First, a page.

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DNR Bovine TB Response Earns Regional Award
Indiana Ag Connection - 09/14/2017

A DNR program to monitor the health of a deer population threatened by disease has earned the agency honors.

The Midwest Association of Fish and Wildlife Agencies (MAFWA) selected Indiana's bovine tuberculosis surveillance team as recipient of its annual Excellence in Conservation award. DNR Division of Fish & Wildlife director Mark Reiter accepted the award at the 2017 MAFWA meeting in Nebraska recently.

Bovine tuberculosis is a chronic bacterial disease that affects primarily cattle, but can be transmitted to any warm-blooded animal. In April 2016, the disease showed up in a wild deer culled for testing on a Franklin County cattle farm. As a result, the agency expanded a pre-existing tuberculosis monitoring area and ramped up sampling efforts during the 2016-2017 hunting season.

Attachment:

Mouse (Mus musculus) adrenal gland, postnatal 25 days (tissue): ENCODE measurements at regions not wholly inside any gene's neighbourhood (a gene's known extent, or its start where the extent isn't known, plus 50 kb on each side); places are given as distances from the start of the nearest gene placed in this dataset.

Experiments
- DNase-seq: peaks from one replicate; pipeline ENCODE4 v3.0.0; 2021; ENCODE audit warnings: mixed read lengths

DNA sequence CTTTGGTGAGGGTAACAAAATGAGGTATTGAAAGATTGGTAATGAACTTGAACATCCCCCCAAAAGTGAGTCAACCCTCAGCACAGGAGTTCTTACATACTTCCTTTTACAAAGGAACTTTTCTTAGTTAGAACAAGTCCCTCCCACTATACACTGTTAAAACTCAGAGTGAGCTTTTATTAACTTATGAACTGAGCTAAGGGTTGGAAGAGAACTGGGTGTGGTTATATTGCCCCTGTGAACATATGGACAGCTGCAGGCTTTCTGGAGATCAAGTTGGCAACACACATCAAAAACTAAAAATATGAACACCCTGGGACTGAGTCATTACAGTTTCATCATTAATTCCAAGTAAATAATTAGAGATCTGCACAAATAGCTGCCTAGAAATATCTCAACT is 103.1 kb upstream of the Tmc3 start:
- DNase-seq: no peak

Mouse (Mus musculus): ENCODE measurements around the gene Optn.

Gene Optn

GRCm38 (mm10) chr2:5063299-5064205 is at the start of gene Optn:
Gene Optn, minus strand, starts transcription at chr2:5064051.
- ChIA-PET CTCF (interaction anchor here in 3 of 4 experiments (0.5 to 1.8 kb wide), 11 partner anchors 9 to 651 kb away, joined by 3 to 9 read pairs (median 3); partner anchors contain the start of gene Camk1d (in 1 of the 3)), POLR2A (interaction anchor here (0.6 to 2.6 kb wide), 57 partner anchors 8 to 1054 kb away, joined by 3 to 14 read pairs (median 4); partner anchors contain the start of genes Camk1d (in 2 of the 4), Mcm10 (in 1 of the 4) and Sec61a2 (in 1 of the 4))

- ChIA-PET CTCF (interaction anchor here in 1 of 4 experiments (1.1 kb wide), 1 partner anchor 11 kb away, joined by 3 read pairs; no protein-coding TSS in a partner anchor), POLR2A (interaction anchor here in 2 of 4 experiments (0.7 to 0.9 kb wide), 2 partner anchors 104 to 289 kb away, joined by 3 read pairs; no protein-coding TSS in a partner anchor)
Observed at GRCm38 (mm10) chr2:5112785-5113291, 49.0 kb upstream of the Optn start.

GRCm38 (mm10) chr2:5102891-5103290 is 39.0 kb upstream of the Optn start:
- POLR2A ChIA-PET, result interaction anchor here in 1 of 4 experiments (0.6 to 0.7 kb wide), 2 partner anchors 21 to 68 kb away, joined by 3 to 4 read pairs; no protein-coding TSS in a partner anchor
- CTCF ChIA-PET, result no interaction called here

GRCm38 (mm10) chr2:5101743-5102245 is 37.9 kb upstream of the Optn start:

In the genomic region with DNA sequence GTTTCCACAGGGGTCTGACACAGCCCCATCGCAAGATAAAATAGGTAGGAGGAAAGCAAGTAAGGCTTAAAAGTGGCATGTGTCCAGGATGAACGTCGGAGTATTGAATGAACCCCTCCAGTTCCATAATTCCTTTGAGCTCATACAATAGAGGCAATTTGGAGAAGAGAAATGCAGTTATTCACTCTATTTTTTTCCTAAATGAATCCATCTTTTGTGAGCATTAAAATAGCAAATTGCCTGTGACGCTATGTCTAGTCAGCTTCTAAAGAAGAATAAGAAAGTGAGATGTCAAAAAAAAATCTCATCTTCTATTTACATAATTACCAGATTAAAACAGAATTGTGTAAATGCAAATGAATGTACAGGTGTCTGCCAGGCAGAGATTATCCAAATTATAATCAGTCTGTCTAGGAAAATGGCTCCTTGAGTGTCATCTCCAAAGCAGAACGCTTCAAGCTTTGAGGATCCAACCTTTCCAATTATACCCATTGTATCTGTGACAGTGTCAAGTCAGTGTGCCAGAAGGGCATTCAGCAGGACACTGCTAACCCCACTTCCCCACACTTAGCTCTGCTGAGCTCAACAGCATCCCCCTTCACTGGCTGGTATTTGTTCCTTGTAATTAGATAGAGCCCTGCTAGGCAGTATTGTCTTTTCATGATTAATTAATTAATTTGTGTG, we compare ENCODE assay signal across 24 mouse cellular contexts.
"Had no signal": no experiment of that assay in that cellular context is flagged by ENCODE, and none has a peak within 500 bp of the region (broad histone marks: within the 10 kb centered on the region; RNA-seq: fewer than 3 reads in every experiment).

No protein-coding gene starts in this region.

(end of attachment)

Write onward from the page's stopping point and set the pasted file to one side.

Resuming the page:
Sampling involves collecting and testing lymph nodes from the necks of harvested deer.

The DNR Division of Fish & Wildlife (DFW) set a goal of collecting roughly 2,000 samples from deer in all of Franklin County and parts of Dearborn and Fayette counties. Samples had to be collected from deer volunteered by hunters.

"It seemed like an impossible feat to all of us," said Mitch Marcus, wildlife section chief with DFW. "Thanks to outstanding cooperation from hunters, 2,042 samples were collected. It was an overwhelming success."

No deer tested positive for bovine tuberculosis.

Because of hunter cooperation, the DNR did not have to initiate a back-up plan of using paid sharpshooters to cull additional deer. That plan would have cost an estimated $1.3 million and would have resulted in the death of more deer than during a normal hunting season.

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